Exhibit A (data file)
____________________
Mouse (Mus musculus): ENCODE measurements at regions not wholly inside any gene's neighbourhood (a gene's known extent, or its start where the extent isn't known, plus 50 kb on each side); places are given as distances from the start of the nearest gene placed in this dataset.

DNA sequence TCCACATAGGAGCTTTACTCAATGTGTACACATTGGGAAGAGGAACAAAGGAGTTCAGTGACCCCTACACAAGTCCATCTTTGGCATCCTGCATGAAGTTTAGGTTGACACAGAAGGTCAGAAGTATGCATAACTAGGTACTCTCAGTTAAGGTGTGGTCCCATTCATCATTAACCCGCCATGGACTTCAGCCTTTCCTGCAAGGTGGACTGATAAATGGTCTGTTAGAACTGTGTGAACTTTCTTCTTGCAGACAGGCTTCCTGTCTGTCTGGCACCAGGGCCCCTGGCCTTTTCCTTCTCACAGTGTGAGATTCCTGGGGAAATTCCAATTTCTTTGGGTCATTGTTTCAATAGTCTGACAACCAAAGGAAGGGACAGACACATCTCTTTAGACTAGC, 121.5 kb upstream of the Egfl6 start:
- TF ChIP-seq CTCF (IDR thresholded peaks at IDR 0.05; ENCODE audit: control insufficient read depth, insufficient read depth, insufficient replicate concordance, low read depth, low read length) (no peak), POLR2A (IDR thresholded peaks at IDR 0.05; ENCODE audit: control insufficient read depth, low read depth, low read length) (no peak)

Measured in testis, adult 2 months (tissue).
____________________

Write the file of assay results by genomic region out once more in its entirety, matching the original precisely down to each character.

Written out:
Mouse (Mus musculus): ENCODE measurements at regions not wholly inside any gene's neighbourhood (a gene's known extent, or its start where the extent isn't known, plus 50 kb on each side); places are given as distances from the start of the nearest gene placed in this dataset.

DNA sequence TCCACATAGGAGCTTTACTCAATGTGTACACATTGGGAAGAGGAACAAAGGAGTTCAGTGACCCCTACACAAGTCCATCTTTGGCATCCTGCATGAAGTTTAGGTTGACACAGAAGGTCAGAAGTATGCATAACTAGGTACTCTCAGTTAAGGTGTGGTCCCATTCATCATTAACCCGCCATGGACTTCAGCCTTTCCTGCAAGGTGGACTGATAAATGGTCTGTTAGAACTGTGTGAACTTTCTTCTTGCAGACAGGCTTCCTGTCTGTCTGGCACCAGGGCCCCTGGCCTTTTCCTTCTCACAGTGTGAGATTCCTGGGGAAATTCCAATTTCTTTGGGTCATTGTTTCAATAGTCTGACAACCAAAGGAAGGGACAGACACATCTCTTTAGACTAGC, 121.5 kb upstream of the Egfl6 start:
- TF ChIP-seq CTCF (IDR thresholded peaks at IDR 0.05; ENCODE audit: control insufficient read depth, insufficient read depth, insufficient replicate concordance, low read depth, low read length) (no peak), POLR2A (IDR thresholded peaks at IDR 0.05; ENCODE audit: control insufficient read depth, low read depth, low read length) (no peak)

Measured in testis, adult 2 months (tissue).